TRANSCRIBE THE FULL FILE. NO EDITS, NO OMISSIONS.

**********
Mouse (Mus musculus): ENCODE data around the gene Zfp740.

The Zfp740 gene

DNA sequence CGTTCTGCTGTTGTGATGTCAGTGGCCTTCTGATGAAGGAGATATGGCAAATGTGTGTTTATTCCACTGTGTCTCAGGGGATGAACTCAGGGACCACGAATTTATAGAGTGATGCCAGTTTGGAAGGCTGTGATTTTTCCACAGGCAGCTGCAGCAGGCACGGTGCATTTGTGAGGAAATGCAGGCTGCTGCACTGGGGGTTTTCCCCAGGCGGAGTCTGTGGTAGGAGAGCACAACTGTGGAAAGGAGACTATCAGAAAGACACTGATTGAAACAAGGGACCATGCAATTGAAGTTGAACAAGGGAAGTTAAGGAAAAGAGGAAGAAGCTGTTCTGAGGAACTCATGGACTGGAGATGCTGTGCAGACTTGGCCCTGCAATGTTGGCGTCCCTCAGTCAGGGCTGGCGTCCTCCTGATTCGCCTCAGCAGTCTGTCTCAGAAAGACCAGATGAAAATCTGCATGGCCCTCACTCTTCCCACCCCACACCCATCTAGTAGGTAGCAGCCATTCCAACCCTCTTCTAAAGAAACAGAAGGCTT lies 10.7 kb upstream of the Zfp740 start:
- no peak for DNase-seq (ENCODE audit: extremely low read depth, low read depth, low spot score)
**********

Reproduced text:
Mouse (Mus musculus): ENCODE data around the gene Zfp740.

The Zfp740 gene

DNA sequence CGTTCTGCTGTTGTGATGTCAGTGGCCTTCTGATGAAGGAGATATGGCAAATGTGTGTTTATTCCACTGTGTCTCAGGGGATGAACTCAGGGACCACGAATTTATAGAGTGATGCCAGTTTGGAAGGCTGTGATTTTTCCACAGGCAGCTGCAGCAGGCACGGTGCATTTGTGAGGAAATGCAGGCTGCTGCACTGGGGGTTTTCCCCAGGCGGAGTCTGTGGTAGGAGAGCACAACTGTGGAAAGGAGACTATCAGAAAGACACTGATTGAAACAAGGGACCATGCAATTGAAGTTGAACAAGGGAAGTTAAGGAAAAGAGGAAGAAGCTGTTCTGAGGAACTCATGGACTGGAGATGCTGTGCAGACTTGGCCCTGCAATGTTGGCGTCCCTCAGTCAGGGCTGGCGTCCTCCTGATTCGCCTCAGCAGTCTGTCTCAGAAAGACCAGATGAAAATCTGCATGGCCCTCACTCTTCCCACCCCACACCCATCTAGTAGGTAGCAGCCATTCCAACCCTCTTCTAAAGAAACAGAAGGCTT lies 10.7 kb upstream of the Zfp740 start:
- no peak for DNase-seq (ENCODE audit: extremely low read depth, low read depth, low spot score)